Amid great fanfare two years ago, Barry Smitherman, then the Public Utility Commission chairman, bought a plug-in Chevrolet Volt. Now the chairman of the Railroad Commission of Texas, Smitherman drives a Chevy Suburban.
“I became very disappointed with the technology,” Smitherman said of the Volt, which he traded in after several months. The mileage was not what he had hoped, he said.
The switch from a hybrid-electric car to a gas guzzler mirrors Smitherman’s change of jobs, from a regulator of electricity to a regulator of the oil and gas industry. It could also have a beneficial political side effect; Republican primary voters in Texas do not seem fond of green initiatives these days.
First appointed to the Railroad Commission in 2011 and elected to a full term in 2012, Smitherman could soon return to the ballot. Widely described as ambitious, he has been linked to a 2014 run for attorney general or another statewide office. And recent moves suggest Smitherman, 55, is positioning himself to appeal to voters farther to the right.
Smitherman, who calls himself an “accidental politician,” said he planned to make an announcement as early as this week about his political future but offered no details. He said his interests lay in “taking on assignments where I can continue to improve the process and make the agency or the state more efficient, use less taxpayer dollars.”
He and his two fellow railroad commissioners have won praise from both green groups and oil companies for efforts to modernize the agency. Smitherman is “one of the smartest regulators I’ve run into in the 30 years I have been doing this business,” said Tom "Smitty" Smith, the Texas director of Public Citizen, an environmental and consumer advocacy group.
But some moves by Smitherman have been seen by some political observers as efforts to appeal to the far right voters who are often crucial in Republican primaries.
Arriving at the Railroad Commission, Smitherman worked to allow agency employees to carry concealed handguns on commission premises. Last year, he worked on an effort to provide training for employees who want concealed handgun licenses.
His enthusiasm has occasionally tripped him up. This spring he retweeted an image of a noose, along with the names of Republican U.S. senators whose votes had helped break a filibuster during a gun-control debate. He soon apologized, saying he had hit “retweet” too hastily.
However, “I won’t apologize for my support of the Second Amendment,” he said recently at his office.
A former high school football quarterback who grew up east of Houston, Smitherman spent 16 years as an investment banker, and is the author of If Jesus Were an Investment Banker. He was dismissed from that job in 2002, shortly after he co-wrote an op-ed in the Houston Chronicle urging changes in the way the city of Houston managed its finances. His firm, BancOne Capital Markets (now part of JP MorganChase), said he should have sought approval for the op-ed, though Smitherman argues that he was senior enough that he didn’t need permission.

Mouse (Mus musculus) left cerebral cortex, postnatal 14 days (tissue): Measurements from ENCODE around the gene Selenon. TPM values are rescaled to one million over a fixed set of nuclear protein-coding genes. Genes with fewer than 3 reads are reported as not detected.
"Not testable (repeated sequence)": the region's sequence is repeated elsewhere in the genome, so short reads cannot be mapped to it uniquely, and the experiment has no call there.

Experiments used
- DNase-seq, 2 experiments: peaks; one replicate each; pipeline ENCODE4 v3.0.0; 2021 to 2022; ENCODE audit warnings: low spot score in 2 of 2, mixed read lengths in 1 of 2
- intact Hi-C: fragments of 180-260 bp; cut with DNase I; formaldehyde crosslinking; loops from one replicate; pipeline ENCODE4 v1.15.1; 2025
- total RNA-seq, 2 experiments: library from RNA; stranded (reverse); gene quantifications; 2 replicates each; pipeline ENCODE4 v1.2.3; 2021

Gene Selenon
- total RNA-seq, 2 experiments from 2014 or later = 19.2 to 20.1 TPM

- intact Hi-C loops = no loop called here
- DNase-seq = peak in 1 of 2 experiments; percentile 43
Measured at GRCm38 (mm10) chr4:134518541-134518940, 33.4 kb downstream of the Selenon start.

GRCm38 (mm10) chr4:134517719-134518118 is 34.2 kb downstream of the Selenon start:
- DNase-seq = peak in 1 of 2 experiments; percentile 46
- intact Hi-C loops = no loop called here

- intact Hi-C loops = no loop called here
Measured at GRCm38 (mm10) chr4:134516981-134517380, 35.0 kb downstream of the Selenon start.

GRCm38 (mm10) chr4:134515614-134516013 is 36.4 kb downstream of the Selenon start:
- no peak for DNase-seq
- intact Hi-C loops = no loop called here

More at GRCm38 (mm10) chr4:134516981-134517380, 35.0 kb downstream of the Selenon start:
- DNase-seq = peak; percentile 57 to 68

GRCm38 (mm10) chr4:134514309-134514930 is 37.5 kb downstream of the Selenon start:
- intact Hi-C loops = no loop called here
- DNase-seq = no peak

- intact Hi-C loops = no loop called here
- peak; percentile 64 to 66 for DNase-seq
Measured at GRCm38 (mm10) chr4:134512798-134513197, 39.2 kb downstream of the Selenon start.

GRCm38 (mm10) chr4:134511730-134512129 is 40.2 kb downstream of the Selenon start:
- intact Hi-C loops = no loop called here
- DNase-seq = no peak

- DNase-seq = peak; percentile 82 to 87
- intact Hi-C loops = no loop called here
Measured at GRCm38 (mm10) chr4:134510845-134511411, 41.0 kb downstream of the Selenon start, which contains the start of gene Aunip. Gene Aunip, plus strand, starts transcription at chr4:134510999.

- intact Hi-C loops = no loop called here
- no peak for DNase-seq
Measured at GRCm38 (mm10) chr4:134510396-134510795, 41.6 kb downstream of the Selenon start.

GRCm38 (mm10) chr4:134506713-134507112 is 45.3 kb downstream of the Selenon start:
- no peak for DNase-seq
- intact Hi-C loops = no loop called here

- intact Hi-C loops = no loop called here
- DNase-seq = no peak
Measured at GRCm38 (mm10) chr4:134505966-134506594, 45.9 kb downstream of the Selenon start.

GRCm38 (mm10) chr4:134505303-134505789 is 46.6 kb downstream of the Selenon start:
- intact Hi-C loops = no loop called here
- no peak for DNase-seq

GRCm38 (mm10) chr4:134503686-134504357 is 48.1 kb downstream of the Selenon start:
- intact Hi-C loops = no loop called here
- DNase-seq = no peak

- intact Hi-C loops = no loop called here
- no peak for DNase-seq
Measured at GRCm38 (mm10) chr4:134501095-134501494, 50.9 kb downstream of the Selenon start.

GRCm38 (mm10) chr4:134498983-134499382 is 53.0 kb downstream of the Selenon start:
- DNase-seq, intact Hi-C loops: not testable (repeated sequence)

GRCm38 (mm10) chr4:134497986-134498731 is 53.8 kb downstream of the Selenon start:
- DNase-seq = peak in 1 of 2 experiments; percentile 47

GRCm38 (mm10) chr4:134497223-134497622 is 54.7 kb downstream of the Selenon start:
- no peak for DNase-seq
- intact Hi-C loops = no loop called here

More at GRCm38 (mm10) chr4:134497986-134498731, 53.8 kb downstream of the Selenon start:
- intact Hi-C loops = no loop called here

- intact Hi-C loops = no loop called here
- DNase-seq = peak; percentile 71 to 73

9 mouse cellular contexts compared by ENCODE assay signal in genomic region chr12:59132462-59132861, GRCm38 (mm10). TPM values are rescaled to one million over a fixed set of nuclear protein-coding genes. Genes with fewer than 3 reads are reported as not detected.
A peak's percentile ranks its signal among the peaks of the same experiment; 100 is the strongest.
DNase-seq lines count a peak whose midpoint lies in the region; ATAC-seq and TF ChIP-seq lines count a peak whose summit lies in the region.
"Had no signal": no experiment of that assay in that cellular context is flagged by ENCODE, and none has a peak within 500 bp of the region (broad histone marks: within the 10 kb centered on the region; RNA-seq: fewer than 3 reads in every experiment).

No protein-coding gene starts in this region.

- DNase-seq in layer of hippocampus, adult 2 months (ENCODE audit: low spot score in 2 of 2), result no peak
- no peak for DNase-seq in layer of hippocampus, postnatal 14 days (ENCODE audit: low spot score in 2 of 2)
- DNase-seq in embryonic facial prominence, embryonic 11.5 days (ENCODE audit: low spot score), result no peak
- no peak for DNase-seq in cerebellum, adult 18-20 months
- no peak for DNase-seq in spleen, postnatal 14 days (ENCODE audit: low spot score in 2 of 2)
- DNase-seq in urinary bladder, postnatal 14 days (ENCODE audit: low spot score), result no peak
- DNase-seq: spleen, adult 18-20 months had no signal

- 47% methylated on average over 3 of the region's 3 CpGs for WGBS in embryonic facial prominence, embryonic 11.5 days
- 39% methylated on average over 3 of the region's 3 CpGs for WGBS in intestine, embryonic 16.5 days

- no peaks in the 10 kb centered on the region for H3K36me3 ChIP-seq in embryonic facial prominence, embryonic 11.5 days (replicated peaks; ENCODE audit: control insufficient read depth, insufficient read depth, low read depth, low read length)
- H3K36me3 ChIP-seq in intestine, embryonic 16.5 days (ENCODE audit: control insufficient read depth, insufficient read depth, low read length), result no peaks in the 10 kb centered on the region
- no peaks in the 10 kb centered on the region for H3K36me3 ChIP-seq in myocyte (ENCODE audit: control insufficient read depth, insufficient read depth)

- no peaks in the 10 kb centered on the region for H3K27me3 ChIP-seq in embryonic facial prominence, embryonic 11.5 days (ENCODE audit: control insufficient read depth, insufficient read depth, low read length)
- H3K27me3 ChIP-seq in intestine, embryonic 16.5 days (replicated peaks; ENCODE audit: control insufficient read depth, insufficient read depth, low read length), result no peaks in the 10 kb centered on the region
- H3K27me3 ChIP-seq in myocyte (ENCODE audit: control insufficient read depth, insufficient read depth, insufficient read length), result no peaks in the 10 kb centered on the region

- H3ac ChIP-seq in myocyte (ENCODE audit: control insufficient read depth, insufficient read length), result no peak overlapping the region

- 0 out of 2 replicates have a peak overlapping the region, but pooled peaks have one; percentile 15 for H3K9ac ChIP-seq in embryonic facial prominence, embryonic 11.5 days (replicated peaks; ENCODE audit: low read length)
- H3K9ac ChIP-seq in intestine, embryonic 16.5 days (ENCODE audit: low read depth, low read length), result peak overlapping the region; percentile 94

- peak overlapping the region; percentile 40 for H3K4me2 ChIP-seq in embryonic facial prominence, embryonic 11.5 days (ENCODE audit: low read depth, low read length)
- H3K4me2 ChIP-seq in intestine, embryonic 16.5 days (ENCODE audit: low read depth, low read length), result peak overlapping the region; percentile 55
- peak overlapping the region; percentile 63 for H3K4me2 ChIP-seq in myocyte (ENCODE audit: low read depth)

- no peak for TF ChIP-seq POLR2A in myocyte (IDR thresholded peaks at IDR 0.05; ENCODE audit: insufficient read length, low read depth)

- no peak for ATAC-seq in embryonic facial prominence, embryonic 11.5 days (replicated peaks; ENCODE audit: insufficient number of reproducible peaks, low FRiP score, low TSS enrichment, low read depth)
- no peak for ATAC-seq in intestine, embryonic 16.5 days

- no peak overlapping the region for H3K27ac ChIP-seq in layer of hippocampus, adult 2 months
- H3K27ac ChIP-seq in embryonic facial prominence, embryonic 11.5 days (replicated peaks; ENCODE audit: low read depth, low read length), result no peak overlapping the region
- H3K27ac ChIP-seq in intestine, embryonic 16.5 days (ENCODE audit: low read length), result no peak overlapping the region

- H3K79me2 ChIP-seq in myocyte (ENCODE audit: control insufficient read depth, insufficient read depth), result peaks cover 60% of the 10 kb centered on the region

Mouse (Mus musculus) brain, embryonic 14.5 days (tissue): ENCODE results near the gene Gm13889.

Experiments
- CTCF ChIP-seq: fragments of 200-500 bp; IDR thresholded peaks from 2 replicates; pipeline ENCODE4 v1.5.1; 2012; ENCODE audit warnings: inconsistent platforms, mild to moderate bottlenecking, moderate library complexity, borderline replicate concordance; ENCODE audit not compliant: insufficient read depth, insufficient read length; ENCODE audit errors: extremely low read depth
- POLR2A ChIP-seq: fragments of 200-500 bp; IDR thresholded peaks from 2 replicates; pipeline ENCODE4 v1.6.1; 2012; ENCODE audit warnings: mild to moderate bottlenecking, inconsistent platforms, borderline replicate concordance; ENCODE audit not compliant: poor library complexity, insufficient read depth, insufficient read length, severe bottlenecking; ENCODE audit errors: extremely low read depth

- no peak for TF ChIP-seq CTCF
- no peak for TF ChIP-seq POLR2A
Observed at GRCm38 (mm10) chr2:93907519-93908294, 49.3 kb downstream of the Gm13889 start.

"We felt strongly at the time that the city was headed in the wrong direction," Smitherman said.
He was briefly a prosecutor in the Harris County district attorney’s office. In 2004, Gov. Rick Perry appointed him to the utility commission, which oversees the electric and telephone industries.
“He did have a bit of a prosecutor’s background and could tease out material” from people testifying before the commission, said Paul Hudson, who overlapped with Smitherman on the PUC and now is an energy consultant in Austin.
Smitherman says his most significant PUC work involved electricity deregulation. But potential Republican primary rivals could use a couple of commission initiatives against him.
One project he worked on, which has since lost political allure, was the effort to lay giant transmission lines to aid wind power. The project’s estimated costs ballooned from $4.9 billion to $6.8 billion. Smitherman says that the lines will bring needed power to West Texas drilling regions.
The PUC rollout of smart electric meters also has opponents citing health and safety concerns. Smitherman said the Legislature had wanted both the power lines and the smart meters, leaving the commission to “implement that in the most cost-effective way.”
One potential speed bump for Smitherman was eliminated Friday. Perry vetoed a measure that would have required railroad commissioners to resign before running for another office. That frustrated environmentalists like Smith, who issued a statement decrying the use of the commission as a "springboard to run for another office."
Smitherman is not the only one thought to be looking at succeeding Attorney General Greg Abbott, who appears to be setting up a run for the governor’s office. Other rumored Republican candidates include state Sen. Ken Paxton of McKinney; state Rep. Dan Branch of Dallas; and Harriet O’Neill, the former Texas Supreme Court justice.
Asked what he thought of Abbott’s work, Smitherman responded: “I love the fact that he’s sued Obama 25 times, or whatever the number is.”
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